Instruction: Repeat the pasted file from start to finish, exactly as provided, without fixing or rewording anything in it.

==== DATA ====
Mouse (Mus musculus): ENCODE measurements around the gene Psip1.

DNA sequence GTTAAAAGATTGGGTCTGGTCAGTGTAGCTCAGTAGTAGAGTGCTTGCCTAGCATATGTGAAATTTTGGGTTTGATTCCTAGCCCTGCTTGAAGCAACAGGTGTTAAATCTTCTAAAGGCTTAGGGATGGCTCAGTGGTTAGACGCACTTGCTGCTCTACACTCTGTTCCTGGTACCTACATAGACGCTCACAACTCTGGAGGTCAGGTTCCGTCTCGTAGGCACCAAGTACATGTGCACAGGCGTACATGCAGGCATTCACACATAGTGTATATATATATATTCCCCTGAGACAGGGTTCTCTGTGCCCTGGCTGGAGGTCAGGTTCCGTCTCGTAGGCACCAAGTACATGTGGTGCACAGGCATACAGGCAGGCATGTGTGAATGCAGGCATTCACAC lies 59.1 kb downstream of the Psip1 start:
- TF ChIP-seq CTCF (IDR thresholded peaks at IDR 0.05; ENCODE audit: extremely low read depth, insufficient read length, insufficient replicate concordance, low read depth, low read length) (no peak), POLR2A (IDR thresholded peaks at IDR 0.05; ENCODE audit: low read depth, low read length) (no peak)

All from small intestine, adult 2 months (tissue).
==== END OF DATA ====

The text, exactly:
Mouse (Mus musculus): ENCODE measurements around the gene Psip1.

DNA sequence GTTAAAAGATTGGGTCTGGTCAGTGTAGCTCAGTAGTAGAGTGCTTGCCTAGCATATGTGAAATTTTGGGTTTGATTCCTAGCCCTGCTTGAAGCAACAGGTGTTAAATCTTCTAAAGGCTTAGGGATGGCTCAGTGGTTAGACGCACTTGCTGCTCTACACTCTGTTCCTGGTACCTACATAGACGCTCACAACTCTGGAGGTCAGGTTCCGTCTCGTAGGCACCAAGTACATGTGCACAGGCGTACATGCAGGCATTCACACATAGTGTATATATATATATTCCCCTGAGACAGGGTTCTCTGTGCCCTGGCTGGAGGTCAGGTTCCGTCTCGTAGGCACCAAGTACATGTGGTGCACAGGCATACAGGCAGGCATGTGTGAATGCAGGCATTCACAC lies 59.1 kb downstream of the Psip1 start:
- TF ChIP-seq CTCF (IDR thresholded peaks at IDR 0.05; ENCODE audit: extremely low read depth, insufficient read length, insufficient replicate concordance, low read depth, low read length) (no peak), POLR2A (IDR thresholded peaks at IDR 0.05; ENCODE audit: low read depth, low read length) (no peak)

All from small intestine, adult 2 months (tissue).